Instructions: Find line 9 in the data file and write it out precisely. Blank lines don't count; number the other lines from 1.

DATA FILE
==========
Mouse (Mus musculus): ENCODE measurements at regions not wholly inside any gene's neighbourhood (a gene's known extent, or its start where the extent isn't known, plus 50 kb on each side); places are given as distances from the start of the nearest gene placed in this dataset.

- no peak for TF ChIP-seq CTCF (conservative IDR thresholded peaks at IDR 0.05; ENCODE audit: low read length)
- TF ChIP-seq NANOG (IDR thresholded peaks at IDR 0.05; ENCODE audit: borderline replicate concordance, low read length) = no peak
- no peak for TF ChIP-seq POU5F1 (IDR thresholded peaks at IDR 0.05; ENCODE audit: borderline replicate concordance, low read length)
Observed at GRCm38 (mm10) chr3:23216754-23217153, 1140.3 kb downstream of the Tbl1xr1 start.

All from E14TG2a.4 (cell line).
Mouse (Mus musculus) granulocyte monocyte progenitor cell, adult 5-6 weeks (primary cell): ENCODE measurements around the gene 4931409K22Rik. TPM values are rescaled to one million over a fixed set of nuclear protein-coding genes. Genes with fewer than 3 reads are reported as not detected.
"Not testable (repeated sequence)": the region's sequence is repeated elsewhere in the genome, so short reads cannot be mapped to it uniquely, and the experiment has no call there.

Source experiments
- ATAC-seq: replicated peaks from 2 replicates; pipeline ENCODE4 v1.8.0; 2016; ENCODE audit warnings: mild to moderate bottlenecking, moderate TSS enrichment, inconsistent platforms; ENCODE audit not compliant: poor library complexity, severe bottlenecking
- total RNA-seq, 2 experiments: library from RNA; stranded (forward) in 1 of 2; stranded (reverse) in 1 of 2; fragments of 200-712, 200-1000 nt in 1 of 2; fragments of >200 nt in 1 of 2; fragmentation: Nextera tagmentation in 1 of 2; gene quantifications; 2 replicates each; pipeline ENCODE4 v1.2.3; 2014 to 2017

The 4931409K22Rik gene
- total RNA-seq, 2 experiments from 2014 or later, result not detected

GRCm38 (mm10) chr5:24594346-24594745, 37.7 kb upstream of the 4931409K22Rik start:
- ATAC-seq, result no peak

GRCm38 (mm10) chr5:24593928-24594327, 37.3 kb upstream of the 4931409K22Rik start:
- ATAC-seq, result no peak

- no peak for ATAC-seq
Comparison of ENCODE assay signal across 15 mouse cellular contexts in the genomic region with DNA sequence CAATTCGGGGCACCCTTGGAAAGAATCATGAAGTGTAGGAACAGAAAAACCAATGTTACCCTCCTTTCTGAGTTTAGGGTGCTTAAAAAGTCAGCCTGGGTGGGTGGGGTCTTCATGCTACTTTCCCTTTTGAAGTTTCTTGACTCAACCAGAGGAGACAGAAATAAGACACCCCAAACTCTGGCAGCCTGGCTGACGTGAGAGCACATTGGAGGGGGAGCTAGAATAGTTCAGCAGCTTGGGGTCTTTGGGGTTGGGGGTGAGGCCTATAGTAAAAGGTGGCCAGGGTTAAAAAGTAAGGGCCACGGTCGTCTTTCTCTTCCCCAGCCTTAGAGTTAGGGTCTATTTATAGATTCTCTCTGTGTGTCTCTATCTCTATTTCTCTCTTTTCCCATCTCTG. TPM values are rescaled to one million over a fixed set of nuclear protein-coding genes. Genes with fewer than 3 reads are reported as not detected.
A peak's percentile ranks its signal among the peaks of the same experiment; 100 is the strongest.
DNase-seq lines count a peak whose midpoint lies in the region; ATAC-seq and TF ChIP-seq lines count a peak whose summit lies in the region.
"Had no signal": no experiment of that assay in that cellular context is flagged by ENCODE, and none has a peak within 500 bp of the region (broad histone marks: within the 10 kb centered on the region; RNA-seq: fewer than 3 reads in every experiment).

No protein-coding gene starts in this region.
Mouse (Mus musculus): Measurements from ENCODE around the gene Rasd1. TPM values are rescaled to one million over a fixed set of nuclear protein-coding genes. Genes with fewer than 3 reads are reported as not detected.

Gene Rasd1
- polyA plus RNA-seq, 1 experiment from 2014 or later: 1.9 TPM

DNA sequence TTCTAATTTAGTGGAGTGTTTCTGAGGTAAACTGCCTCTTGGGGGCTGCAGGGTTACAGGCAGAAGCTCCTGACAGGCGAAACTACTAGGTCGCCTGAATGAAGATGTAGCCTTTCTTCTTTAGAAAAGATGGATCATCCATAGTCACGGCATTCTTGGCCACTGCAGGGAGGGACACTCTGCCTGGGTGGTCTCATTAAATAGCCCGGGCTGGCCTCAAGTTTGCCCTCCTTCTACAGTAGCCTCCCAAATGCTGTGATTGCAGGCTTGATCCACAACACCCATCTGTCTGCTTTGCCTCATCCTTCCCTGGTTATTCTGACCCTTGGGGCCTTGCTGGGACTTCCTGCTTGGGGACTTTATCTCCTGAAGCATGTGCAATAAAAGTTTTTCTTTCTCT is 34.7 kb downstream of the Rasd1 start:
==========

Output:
Source experiments